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View Full Version : The flip side to Autism/Vaccine debate


Ari Kestler
01-14-2009, 06:33 AM
Thought some of you might be interested in this article:

http://www.nytimes.com/2009/01/13/health/13auti.html?_r=1&ref=health

w/f/s

Garrett Smith
01-14-2009, 07:30 AM
It is nice that the author of the new book's conflict of interest (as in he's a vaccine developer who has made millions off his vaccine) is shown.

More interesting stuff from the Vitamin D Council on the potential connection between Vitamin D and autism:
DOES VITAMIN D EXPLAIN THE ROLE OF VACCINES, MERCURY, AND HEAVY METALS?
Vitamin D's role in increasing glutathione levels may explain the link between mercury and other heavy metals, oxidative stress, and autism. For example, activated vitamin D lessens heavy metal induced oxidative injuries in rat brain. The primary route for brain toxicity of most heavy metals is through depletion of glutathione. Besides its function as a master antioxidant, glutathione acts as a chelating (binding) agent to remove heavy metals, like mercury. Autistic individuals have difficulty excreting heavy metals, like mercury. If brain levels of activated vitamin D are too low to employ glutathione properly, and thus unable to remove heavy metals, they may be damaged by heavy metal loads normal children easily excrete. That is, the mercury in Thimerosol vaccines may have injured vitamin D deficient children while normal children would have easily bound the mercury and excreted it. These studies offer further hope that sun-exposure or vitamin D supplements may help autistic children by increasing glutathione and removing heavy metals. Not only do we have more clues that vitamin D is involved in autism, the vitamin D theory just did something else: it explained two other theories of autism, the mercury accumulation theory and the oxidative stress theory. It bears repeating that the amount of activated vitamin D in the brain directly depends on the amount of vitamin D made in the skin or ingested orally.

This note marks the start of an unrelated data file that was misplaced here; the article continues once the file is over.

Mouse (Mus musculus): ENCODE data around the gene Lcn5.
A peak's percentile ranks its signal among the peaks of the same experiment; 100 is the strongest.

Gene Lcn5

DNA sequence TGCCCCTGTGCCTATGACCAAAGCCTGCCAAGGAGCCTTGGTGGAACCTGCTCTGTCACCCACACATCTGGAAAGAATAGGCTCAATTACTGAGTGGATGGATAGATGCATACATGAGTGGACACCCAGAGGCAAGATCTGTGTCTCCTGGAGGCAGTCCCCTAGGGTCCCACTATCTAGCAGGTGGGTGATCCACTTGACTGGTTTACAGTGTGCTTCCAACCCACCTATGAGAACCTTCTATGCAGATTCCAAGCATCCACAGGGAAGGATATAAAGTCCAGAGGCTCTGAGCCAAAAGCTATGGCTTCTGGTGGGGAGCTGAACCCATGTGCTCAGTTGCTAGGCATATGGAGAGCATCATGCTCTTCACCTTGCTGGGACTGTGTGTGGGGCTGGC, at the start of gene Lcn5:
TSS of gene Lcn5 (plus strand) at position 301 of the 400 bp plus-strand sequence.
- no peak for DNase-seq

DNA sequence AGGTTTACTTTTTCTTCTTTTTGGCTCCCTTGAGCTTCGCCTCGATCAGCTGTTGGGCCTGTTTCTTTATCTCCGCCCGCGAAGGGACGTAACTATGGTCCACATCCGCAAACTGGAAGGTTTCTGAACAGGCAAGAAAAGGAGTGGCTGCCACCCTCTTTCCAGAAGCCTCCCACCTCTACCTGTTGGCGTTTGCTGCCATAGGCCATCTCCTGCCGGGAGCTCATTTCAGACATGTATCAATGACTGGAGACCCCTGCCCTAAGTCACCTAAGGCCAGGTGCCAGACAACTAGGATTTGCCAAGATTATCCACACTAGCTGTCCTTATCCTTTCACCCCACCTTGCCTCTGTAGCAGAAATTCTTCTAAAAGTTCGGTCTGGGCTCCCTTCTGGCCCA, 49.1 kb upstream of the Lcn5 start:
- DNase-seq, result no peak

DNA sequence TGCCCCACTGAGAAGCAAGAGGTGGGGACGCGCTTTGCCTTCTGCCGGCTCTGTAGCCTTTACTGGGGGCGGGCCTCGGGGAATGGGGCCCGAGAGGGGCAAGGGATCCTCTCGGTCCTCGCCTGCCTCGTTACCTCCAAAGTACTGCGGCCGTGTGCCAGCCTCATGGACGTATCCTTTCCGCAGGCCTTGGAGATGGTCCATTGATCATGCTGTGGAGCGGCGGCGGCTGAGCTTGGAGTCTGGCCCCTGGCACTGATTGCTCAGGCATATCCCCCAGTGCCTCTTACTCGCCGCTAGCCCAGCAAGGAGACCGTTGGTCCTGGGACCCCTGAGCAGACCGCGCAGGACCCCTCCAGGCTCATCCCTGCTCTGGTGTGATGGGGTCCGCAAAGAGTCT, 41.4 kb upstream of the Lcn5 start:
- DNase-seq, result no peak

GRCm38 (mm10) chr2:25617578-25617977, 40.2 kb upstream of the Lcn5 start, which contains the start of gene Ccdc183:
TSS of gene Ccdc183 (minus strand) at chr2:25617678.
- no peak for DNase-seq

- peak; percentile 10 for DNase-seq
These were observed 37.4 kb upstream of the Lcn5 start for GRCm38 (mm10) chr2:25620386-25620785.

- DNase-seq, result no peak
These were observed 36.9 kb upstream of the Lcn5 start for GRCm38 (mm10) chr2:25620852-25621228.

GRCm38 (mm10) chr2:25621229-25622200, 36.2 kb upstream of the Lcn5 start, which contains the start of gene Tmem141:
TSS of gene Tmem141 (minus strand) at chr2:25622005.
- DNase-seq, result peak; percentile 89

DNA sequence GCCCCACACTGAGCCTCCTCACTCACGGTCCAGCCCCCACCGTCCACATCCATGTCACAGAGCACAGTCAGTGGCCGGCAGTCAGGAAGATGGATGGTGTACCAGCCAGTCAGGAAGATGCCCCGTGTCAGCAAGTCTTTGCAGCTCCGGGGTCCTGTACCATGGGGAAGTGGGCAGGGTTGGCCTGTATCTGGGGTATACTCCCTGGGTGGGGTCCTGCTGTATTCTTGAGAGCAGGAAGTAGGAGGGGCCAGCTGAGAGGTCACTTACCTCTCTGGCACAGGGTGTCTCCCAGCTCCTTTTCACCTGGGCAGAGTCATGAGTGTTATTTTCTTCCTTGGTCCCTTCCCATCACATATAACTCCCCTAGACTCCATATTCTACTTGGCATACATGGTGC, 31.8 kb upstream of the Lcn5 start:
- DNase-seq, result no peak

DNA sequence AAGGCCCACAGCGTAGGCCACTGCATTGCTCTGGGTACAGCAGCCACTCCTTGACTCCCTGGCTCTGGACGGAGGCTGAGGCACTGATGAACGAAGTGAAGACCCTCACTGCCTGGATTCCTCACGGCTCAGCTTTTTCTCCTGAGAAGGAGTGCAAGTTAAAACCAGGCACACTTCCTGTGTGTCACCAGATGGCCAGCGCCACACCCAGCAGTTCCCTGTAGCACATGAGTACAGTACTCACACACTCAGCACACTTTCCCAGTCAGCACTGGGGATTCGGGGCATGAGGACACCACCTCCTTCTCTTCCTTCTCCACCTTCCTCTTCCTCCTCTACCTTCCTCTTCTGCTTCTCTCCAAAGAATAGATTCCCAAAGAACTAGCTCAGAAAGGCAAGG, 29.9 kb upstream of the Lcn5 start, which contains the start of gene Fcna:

A whole page of articles on Vitamin D and autism here:
http://vitamindcouncil.org/health/autism/